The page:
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The optional sidequest you get if you choose the Colonist background is just heartbreaking, as you have to deal with a girl who grew up as a slave taken from the same colony Shepard was born in - and is so mentally traumatized that she has to refer to herself in the third person because she can't think of herself as being the same person who was taken by the slavers. The most powerful moment is at the very end, if you convince her to take the sedative, and she says "It hurts when she....when I remember....me."
When Shepard revealed that she was a survivor from the same colony. Talitha breaks down and demands to know why Shepard isn't broken like her and wonders how s/he is able to stand up in spite of losing everything in the same brutal way as Talitha. It drove home the point to me that, given a slightly different set of circumstances, Shepard could have wound up the exact same way as Talitha.
Shepard's entire family fought to the bitter end, choosing death over slavery. All of Shepard's family were at least at some point willing fight for their lives.
I fought, my whole family fought. And got hit by an artillery barrage for their trouble. If they saw me, they probably left me for dead.
Even more of a Tear Jerker if you're playing a female Shepard, as the reference to Aliens becomes that much more striking.
If you have Liara in your party, Noveria is heartbreaking from start to finish. She starts out excited when the Elanus Risk Control guy at the Hanshan front-desk mentions Benezia's presence, manages to stay quietly optimistic at Peak 15, and then completely loses it when you finally confront Benezia in the hot labs.
Liara: What should I tell (Shepard), Mother? That you've gone mad? That you're evil? Should I tell (Shepard) how to kill you? What should I say?!
And later, when Benezia finally dies by the team's hands:
Shepard: Hang on, we have medi-gel—
Liara: Mother! Don't go!
Benezia: Goodnight, Little Wing... I will see you with the dawn. (pause) No... light... they always said... there would be...
If you replay the first game after having played the third and having talked to Liara about what Benezia had been like, and eavesdropping on the conversation between Liara and her father, you learn not only what she'd been like but where the "Little Wing" name came from, which makes it more touching.
And then, there is Virmire.
"I'm sorry....I had to choose." "Its okay, Commander. I don't regret anything." Go ahead. Cry those Manly Tears. You know you want to.
"Fight hard, Lieutenant/Chief. Die proud!" "Aye aye, Commander."
What makes it worse is the fact that they make you choose. What the hell?! Bioware outdid themselves on that scene.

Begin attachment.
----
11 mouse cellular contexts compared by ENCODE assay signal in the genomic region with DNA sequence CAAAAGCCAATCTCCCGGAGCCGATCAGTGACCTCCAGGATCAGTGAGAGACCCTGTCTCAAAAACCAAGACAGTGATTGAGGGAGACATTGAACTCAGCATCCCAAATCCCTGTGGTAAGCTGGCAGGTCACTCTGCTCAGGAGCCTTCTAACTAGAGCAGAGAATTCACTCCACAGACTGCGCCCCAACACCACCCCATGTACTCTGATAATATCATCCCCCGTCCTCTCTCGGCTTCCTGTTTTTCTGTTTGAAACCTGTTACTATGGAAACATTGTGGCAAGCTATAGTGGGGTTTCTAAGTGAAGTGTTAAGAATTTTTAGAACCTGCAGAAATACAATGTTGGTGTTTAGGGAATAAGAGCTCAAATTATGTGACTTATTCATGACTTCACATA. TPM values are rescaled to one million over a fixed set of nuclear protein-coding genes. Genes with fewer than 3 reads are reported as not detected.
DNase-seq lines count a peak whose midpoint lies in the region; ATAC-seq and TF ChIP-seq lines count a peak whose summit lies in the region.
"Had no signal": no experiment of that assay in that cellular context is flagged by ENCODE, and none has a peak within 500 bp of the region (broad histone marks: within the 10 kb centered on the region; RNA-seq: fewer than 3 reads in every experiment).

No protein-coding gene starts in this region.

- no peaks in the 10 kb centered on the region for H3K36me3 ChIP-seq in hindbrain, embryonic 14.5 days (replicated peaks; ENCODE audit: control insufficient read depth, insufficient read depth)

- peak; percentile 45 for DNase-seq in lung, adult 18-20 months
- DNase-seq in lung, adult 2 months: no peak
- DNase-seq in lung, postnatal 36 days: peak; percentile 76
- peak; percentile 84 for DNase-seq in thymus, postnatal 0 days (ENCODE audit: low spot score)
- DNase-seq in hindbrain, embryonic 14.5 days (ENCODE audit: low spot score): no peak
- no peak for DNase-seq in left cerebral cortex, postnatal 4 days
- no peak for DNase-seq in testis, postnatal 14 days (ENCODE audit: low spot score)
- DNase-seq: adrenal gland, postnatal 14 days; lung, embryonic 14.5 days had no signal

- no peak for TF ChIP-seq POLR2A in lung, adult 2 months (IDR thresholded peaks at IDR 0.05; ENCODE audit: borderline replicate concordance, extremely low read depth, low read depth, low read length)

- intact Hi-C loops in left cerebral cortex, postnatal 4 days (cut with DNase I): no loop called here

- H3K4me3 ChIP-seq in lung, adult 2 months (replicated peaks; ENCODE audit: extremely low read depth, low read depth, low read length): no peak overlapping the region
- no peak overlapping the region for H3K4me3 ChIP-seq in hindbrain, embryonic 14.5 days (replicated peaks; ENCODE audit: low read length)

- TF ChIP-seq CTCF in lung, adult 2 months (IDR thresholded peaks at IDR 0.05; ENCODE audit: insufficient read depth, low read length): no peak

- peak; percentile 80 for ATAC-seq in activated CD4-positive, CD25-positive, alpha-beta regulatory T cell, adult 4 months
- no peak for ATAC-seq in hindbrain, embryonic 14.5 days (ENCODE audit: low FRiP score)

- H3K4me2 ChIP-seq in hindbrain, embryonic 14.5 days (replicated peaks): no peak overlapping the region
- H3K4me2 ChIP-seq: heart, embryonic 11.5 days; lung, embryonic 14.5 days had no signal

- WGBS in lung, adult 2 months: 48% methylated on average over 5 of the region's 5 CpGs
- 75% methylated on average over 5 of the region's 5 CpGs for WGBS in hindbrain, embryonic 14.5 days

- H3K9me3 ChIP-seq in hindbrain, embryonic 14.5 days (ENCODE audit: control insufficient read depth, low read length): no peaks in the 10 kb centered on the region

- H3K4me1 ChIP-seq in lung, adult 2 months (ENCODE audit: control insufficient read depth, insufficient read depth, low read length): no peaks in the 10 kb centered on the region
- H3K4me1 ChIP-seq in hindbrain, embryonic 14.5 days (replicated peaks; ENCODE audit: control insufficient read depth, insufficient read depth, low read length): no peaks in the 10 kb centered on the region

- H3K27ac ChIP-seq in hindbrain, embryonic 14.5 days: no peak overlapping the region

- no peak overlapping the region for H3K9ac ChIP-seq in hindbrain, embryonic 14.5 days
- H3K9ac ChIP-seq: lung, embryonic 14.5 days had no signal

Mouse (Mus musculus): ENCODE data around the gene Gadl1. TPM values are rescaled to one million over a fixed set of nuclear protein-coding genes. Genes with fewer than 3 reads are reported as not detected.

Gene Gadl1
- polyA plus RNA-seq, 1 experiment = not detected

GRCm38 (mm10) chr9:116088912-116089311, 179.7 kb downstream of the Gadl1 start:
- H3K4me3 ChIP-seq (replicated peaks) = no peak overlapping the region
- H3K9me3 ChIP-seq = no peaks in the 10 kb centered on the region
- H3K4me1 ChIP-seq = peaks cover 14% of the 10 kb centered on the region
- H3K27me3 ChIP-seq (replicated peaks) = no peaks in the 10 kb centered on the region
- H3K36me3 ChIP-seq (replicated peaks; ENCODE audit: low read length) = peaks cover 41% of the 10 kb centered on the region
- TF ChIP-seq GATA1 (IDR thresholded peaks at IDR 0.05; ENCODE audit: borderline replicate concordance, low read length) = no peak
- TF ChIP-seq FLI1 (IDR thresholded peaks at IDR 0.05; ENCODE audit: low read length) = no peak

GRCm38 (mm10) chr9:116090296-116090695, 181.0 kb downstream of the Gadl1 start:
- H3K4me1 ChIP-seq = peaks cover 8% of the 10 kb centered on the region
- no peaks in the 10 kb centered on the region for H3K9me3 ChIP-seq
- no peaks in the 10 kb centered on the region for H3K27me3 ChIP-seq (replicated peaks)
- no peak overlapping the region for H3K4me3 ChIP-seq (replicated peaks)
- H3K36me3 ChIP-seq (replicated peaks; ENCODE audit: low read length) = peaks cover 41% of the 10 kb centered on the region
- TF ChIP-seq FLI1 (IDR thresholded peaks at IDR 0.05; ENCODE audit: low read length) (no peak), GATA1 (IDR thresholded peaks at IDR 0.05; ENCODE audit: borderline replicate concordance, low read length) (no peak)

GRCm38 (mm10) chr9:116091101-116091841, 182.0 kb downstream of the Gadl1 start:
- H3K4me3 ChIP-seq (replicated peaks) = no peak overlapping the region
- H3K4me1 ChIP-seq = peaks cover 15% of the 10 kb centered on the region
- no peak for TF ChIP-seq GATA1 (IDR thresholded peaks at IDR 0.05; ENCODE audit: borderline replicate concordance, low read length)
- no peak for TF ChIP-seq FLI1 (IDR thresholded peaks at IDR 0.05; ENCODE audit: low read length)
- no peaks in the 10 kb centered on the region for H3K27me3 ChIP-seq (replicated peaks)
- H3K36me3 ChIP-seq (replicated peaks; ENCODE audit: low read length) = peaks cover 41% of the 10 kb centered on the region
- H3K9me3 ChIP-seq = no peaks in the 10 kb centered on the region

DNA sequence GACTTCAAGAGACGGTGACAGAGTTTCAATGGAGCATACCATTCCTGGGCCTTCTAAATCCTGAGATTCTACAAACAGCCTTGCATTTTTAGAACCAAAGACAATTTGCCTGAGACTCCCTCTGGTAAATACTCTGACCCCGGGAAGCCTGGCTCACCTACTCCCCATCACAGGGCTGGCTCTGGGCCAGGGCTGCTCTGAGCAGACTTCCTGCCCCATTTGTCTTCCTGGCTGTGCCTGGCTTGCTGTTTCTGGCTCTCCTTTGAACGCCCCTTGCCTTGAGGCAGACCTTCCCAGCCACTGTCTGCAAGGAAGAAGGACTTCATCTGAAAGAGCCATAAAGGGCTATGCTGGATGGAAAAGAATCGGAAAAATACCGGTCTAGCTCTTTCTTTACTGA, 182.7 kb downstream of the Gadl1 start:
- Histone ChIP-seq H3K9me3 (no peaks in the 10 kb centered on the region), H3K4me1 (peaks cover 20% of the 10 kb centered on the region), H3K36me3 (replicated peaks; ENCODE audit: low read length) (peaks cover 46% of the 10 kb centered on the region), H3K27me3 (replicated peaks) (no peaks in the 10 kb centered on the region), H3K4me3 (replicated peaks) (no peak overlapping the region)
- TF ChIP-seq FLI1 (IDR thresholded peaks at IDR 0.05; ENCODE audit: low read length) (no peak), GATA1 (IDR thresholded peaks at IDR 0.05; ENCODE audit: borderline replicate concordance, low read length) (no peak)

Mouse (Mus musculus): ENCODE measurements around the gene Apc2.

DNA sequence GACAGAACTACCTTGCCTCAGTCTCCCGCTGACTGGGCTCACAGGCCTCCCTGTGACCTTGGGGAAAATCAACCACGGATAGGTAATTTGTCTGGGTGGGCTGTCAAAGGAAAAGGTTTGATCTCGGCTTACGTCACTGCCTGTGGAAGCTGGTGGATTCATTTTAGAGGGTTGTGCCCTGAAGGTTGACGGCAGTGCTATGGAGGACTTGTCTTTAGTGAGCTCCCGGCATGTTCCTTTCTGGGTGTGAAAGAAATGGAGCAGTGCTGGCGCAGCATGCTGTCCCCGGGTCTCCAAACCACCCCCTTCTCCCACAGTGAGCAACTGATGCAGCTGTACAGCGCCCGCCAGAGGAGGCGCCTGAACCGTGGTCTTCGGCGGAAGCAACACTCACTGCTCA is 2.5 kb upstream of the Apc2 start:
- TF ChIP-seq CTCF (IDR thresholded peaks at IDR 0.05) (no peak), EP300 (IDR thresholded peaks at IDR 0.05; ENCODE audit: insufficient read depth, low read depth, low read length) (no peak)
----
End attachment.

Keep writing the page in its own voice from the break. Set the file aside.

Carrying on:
To make Virmire even worse, Captain Kirrahe's speech. Every single member of his species you encounter in the game is more or less impassive, but he delivers every line with total conviction and determination. The worst part of it is the sentence Kirrahe says to Shepard at the end, all military bravado forgotten: "Good luck, Commander. I hope we will meet again." It just brings home the reality of the situation, that in all likelihood he and what's left of his Regiment will die in the attack. Makes saving him all the more satisfying.
Captain Kirrahe: Rest assured my people will not forget what you did here. You have made an ally of the salarian people.
Captain Kirrahe: We will work together again. I am certain of it.
Salarians with their short lifespans and even more fragile physiologies only do espionage and try not to do direct confrontation in war. So Kirrahe wasn't just throwing his squad (of spies and scouts) into the fire... they were going into a situation that they weren't trained for or accustomed to: make a big noise.
Virmire is just a bigger tear jerker than the entire Suicide Mission, while you won't lose Shepard on Virmire, there is a good chance that a lot of people will die on Virmire alone and at least one of them won't make it.
Sacrificing Ashley or Kaidan is bad enough, but it's even worse if they're your love interest.
The music that plays during the debrief after Virmire doesn't help. It's the same song that plays during a romance theme, but under some conditions, it'll keep playing even after the debrief as you're walking around the ship, replacing the usual Normandy theme. It gives you the feeling that something was irrevocably lost on that mission, and that nothing from here on out is going to be the same.
After the mission on Virmire, you will most likely walk around the Normandy before going off to your next mission, talk to the crew, buy/sell some equipment and upgrades, just go through the motions you normally do after a major Plot Mission. You will not be ready for the Player Punch you get when you reach Kaidan/Ashley's station and see that spot completely empty.